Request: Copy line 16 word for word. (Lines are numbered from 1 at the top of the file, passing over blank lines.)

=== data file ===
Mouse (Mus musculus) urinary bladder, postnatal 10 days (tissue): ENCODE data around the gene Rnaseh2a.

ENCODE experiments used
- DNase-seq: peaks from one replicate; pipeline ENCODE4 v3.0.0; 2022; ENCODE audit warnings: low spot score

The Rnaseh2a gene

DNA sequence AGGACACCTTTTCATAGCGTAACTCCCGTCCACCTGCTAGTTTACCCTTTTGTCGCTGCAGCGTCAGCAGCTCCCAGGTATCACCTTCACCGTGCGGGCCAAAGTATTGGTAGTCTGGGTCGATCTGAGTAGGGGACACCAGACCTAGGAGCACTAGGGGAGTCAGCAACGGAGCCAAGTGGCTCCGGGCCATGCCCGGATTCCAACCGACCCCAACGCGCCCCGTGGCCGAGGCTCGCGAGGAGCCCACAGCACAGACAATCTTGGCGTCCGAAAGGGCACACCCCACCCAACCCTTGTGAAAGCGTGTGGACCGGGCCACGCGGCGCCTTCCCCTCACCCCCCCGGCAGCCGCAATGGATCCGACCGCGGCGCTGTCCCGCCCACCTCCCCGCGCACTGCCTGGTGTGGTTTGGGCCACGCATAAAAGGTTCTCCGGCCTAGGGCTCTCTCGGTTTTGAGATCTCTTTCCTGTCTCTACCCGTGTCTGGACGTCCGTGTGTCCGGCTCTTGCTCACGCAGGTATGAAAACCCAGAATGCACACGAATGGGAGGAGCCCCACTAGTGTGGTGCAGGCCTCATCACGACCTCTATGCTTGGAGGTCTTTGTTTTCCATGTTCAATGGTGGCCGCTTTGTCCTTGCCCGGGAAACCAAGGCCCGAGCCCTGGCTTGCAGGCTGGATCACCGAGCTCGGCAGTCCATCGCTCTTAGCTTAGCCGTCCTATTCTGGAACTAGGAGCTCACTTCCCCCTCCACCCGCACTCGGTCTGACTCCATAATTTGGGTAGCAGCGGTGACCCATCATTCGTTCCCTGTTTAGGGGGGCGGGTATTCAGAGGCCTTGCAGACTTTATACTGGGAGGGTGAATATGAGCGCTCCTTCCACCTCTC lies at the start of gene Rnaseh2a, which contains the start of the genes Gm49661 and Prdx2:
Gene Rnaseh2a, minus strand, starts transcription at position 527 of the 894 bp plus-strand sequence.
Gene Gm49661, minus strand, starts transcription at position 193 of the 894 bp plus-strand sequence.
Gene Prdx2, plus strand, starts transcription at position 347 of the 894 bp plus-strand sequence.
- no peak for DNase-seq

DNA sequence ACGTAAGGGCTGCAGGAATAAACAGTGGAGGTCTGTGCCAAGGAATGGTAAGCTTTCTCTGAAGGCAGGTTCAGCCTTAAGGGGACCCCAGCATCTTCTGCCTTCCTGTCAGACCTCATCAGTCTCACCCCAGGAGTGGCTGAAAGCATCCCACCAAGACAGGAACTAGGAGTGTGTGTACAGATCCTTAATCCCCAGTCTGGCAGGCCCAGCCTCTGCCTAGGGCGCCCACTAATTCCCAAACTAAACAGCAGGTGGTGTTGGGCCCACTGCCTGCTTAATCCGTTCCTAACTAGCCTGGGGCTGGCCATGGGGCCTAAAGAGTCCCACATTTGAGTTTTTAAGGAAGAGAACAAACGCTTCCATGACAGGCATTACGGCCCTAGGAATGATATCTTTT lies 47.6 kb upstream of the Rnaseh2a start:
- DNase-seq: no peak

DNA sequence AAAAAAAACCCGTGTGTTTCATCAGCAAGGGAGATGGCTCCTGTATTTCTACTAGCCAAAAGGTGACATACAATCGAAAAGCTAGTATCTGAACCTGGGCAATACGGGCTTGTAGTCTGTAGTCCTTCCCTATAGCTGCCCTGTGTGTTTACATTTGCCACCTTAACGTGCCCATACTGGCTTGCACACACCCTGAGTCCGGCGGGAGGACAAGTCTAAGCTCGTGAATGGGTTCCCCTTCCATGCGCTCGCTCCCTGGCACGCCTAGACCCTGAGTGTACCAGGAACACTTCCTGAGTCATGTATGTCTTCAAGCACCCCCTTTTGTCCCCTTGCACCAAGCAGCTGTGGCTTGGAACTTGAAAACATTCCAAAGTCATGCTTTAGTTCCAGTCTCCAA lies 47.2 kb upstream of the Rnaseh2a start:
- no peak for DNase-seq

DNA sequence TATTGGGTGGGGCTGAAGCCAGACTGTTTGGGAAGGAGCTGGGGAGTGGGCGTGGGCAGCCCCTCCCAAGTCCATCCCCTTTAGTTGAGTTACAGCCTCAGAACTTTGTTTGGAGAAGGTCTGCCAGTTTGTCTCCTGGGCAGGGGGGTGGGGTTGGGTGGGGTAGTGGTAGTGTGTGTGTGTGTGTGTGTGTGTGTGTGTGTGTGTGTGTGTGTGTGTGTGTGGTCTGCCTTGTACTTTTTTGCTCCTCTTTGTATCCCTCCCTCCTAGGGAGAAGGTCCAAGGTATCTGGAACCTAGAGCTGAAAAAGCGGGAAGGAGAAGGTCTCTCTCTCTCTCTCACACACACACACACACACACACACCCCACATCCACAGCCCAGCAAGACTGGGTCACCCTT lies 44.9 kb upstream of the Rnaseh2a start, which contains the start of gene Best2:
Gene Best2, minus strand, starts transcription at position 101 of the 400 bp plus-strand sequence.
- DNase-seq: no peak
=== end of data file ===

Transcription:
- DNase-seq: no peak